In August 2019 citizens living near the State Central Navy Testing Range at Nyonoksa near Severodvinsk in northern Russia had to deal with the “Skyfall Incident”—and while it might have sounded like something out of a James Bond movie, it was far more serious and potentially deadly. It involved a Russian-built 9M730 Burevestnik nuclear rocket—known as the SSC-X-9 Skyfall to NATO—which exploded at the military base and caused a 30-minute spike in radiation levels.
Last week, CNN reported that new satellite images suggest that Russia could be preparing to resume test flights at the previously-dismantled launch site near the Arctic Circle and that they likely involve the controversial missile.
The New Strategic Arms Reduction Treaty (New START) could be a key to why this testing is coming now.
“Russia’s preparations to resume testing the Burevestnik missile, NATO codename Skyfall, come as the U.S. seeks to renegotiate the New START treaty with Russia, which this capability circumnavigates, as well as looming U.S. elections,” explained Anthony Endresen, aerospace and defense analyst at data analytics company GlobalData, via an email to The National Interest.
“With the Zircon Hypersonic missile having undergone successful tests a fortnight ago, Russia’s domestic position is a key factor in the timing of this process,” added Endresen. “As the successful testing of strategic weapons such as Zircon and Skyfall play to the strengths of Putin’s government, the administration is seen as successfully strengthening Russia and rehabilitating the armed forces in particularly volatile times. Proceeding with these tests is intended to demonstrate Russia’s preparedness to face future defenses with advanced technologies, while drawing attention away from the country’s current Covid-19 problems.”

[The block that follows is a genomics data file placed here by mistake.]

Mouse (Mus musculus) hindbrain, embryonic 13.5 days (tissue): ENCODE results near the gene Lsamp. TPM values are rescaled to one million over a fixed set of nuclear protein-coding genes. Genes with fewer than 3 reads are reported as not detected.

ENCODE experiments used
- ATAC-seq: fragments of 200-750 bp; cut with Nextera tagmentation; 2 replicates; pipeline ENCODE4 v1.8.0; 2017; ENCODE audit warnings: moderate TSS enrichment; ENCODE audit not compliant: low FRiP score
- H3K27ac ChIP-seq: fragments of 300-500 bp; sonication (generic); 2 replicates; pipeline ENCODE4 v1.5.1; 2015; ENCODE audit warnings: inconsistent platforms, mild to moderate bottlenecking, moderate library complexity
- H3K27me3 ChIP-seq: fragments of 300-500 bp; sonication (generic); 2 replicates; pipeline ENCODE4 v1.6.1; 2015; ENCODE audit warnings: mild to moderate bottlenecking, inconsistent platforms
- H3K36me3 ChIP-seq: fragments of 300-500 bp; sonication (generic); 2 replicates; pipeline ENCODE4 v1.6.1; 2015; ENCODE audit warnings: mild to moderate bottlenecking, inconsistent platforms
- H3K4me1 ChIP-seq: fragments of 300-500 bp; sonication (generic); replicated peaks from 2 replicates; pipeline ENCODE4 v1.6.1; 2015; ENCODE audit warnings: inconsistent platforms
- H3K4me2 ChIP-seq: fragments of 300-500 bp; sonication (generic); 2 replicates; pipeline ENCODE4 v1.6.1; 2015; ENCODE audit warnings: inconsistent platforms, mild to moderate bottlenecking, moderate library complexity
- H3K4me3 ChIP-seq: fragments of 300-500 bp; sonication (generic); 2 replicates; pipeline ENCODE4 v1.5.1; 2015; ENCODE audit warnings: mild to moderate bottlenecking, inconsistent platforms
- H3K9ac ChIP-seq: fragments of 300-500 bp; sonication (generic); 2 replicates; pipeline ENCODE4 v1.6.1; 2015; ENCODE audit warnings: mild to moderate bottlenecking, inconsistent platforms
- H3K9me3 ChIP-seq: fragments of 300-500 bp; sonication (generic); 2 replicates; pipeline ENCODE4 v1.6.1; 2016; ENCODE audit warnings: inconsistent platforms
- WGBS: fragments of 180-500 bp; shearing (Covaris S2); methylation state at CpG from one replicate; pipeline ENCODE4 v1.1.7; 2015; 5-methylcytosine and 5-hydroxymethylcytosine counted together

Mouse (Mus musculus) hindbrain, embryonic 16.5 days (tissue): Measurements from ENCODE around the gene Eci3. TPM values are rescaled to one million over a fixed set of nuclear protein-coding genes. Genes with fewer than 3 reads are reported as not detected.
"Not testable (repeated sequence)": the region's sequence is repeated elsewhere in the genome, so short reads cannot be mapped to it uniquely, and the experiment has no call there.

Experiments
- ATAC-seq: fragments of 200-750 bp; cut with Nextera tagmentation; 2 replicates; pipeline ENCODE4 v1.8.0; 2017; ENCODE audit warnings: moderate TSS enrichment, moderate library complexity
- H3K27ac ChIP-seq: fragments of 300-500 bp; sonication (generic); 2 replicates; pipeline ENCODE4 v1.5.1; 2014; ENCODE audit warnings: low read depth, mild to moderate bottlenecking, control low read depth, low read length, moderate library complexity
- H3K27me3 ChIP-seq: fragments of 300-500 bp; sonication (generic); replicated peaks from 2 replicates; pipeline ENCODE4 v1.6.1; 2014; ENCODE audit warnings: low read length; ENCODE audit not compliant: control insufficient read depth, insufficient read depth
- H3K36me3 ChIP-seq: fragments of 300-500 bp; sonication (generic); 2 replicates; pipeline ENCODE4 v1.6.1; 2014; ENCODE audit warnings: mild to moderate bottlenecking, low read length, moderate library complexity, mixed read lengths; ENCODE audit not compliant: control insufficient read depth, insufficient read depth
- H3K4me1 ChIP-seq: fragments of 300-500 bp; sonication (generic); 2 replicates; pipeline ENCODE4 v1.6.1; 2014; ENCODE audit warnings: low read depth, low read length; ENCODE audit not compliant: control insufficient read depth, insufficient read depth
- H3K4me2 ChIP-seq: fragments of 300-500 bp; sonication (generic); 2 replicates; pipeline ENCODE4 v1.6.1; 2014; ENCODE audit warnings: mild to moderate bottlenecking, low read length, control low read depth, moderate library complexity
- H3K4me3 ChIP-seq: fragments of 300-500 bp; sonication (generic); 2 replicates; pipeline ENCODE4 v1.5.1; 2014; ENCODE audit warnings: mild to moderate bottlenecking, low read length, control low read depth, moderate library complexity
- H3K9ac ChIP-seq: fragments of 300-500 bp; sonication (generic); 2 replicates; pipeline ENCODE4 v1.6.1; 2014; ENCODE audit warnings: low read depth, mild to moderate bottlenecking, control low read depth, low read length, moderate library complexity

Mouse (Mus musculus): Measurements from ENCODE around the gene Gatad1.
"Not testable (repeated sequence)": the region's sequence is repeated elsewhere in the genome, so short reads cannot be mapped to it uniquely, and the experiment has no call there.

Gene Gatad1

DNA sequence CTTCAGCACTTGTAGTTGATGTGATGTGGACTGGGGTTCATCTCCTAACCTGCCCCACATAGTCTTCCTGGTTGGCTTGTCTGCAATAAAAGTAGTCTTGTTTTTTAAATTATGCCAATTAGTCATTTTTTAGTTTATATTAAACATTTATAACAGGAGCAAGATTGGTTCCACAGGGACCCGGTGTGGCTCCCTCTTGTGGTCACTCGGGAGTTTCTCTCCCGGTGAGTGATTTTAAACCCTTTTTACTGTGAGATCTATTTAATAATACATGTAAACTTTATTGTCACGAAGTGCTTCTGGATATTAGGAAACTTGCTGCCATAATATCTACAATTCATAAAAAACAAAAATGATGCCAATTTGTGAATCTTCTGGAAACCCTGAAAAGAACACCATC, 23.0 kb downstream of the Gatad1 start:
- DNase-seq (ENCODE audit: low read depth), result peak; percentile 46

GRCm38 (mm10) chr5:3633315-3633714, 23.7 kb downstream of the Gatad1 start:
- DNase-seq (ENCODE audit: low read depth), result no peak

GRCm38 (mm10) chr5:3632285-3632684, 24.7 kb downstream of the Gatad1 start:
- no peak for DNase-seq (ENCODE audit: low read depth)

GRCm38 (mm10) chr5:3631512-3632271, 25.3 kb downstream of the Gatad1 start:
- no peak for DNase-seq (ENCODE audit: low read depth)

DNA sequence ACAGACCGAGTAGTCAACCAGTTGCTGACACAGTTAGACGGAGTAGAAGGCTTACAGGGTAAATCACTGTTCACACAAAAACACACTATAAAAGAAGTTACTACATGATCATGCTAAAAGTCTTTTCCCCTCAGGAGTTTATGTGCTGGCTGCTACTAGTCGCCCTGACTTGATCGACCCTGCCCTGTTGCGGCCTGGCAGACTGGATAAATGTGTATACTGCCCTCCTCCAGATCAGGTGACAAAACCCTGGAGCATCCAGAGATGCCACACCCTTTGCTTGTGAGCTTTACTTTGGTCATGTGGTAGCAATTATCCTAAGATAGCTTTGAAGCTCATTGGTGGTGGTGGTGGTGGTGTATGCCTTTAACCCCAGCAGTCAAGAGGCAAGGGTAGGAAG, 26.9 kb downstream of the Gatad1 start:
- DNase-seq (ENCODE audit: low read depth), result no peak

The satellite images from last month show new structures, which further prompted experts to believe that additional tests of the Skyfall are pending. These could come as early as next month, which would be three years after the first tests were conducted on the platform in 2017.
Little is known about the exact design of the cruise missile, but experts suggest it employs a nuclear-powered ramjet engine, and uses a rocket booster to accelerate to an optimal speed. It could certainly present a real threat to U.S. military targets including capital warships such as an aircraft carrier.
“From a military standpoint, this missile represents a means for Russia to overcome future missile defenses in order to maintain a credible deterrent, in addition to allowing the Russian armed forces to target U.S. carrier groups at range,” said Endresen. “The use of nuclear propulsion in the weapon is strategic as it means that Russia is perceived to be lowering the threshold for going nuclear in conflict, given it is inherently a nuclear weapon regardless of the warhead. The Russian counterargument to that point would be that targeting a carrier group would receive a nuclear response, whatever weapons are used in the strike.”
It is also likely that missile platforms such as the Skyfall will be of increasing interest to the major military powers of the world because of the capabilities these systems offer. It could result in a new nuclear arms race and one that could get expensive very quickly. According to GlobalData, the strategic land-attack missile defense market will have a compound annual growth (CAGR) of 4.72 percent from 2020 to2030, growing from $3,560.1 million to $5,647.4 million during that period.
“The Skyfall is explicitly intended to counter future defense systems, much like Zircon for non-nuclear use, and the Poseidon (NATO name Kanyon) for nuclear naval use,” added Endresen.
“The nuclear propulsion aspect of the weapon is key to performance, in addition to demonstrating Russian advances in propulsion and advanced technologies. Russia’s 2020 expenditure of $11,425 million on missiles and missile defense procurement point to it being a vital area of the defense establishment, with expected 2030 expenditures of $13,304 million showing this trend to continue,” he noted. “Given that these are procurement figures and do not include research or development costs, such as those for this weapon, it is evident Russia is very heavily invested in advancing its missile technology and fielding advanced systems.”
Peter Suciu is a Michigan-based writer who has contributed to more than four dozen magazines, newspapers and websites. He is the author of several books on military headgear including A Gallery of Military Headdress, which is available on Amazon.com.